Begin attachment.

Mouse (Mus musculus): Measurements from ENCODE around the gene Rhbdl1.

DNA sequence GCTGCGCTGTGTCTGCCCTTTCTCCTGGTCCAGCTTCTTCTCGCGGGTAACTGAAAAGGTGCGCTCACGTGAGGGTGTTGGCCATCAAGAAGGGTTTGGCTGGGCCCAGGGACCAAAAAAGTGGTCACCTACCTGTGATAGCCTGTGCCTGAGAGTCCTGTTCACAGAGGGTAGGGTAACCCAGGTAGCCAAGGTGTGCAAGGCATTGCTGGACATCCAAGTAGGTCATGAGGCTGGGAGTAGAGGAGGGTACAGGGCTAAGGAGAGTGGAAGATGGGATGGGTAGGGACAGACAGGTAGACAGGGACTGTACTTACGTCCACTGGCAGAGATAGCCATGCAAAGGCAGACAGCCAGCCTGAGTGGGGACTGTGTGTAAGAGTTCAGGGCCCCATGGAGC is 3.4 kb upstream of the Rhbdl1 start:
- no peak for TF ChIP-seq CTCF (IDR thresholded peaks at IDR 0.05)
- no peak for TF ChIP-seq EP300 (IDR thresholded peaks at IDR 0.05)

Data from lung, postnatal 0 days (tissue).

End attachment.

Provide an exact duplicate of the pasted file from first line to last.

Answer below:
Mouse (Mus musculus): Measurements from ENCODE around the gene Rhbdl1.

DNA sequence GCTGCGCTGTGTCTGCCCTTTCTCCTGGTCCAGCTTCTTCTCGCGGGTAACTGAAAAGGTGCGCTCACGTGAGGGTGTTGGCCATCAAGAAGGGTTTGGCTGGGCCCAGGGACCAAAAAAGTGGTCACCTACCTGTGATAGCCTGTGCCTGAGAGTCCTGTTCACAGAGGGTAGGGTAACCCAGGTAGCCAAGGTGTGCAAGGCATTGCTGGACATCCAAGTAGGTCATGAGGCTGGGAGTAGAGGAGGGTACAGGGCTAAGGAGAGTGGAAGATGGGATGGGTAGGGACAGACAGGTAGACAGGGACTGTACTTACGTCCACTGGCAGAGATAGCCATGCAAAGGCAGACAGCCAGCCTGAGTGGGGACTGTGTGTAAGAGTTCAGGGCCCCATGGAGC is 3.4 kb upstream of the Rhbdl1 start:
- no peak for TF ChIP-seq CTCF (IDR thresholded peaks at IDR 0.05)
- no peak for TF ChIP-seq EP300 (IDR thresholded peaks at IDR 0.05)

Data from lung, postnatal 0 days (tissue).